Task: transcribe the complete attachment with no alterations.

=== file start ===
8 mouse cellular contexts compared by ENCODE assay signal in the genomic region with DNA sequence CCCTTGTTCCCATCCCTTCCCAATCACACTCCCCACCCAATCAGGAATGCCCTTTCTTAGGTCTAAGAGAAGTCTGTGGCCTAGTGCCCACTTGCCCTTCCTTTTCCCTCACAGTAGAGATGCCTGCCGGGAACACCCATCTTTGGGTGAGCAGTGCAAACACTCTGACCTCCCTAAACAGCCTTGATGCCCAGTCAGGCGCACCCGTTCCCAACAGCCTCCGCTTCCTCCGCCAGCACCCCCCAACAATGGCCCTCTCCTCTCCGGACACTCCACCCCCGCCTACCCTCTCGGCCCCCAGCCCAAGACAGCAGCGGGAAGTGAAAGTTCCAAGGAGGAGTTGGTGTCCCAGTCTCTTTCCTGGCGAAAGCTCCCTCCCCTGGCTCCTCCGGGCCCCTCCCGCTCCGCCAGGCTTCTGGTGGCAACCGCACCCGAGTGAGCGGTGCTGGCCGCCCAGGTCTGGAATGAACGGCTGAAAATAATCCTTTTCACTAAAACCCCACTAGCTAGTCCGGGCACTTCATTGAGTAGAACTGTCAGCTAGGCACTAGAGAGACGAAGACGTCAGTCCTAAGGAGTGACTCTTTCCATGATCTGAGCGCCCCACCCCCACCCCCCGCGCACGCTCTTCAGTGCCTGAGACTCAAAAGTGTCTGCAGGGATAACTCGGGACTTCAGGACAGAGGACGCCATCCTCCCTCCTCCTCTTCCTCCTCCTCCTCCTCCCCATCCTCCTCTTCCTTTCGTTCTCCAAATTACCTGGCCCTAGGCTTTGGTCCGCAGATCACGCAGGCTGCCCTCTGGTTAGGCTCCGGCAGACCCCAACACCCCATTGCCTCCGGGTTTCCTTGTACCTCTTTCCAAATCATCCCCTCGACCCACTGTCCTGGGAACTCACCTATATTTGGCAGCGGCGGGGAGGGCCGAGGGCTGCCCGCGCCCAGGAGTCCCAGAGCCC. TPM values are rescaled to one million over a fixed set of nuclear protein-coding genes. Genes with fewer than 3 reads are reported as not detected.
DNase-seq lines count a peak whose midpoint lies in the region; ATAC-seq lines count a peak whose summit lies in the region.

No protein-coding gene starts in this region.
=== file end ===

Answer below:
8 mouse cellular contexts compared by ENCODE assay signal in the genomic region with DNA sequence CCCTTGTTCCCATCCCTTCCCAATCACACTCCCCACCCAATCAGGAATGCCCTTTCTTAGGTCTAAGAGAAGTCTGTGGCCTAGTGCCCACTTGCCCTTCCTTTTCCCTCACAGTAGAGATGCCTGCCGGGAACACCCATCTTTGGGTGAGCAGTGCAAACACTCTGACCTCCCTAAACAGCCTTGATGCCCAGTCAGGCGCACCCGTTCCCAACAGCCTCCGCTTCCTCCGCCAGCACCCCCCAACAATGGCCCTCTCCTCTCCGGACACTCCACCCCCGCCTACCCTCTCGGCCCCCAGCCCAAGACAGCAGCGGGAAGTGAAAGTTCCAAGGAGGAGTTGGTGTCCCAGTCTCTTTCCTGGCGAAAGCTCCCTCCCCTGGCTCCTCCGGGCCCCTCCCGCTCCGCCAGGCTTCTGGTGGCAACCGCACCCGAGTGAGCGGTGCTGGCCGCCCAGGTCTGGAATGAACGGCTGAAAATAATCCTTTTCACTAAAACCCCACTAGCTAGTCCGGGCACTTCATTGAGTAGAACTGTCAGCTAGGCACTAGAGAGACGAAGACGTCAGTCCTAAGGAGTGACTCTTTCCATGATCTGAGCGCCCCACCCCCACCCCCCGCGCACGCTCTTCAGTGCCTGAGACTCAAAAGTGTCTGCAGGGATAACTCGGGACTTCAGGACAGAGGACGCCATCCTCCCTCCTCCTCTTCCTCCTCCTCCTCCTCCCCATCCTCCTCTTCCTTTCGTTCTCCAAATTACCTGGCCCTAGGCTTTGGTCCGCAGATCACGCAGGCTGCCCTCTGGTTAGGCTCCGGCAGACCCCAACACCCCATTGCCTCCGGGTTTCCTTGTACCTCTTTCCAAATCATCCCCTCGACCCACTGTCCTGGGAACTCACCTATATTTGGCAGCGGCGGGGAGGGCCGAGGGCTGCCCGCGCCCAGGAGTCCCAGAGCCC. TPM values are rescaled to one million over a fixed set of nuclear protein-coding genes. Genes with fewer than 3 reads are reported as not detected.
DNase-seq lines count a peak whose midpoint lies in the region; ATAC-seq lines count a peak whose summit lies in the region.

No protein-coding gene starts in this region.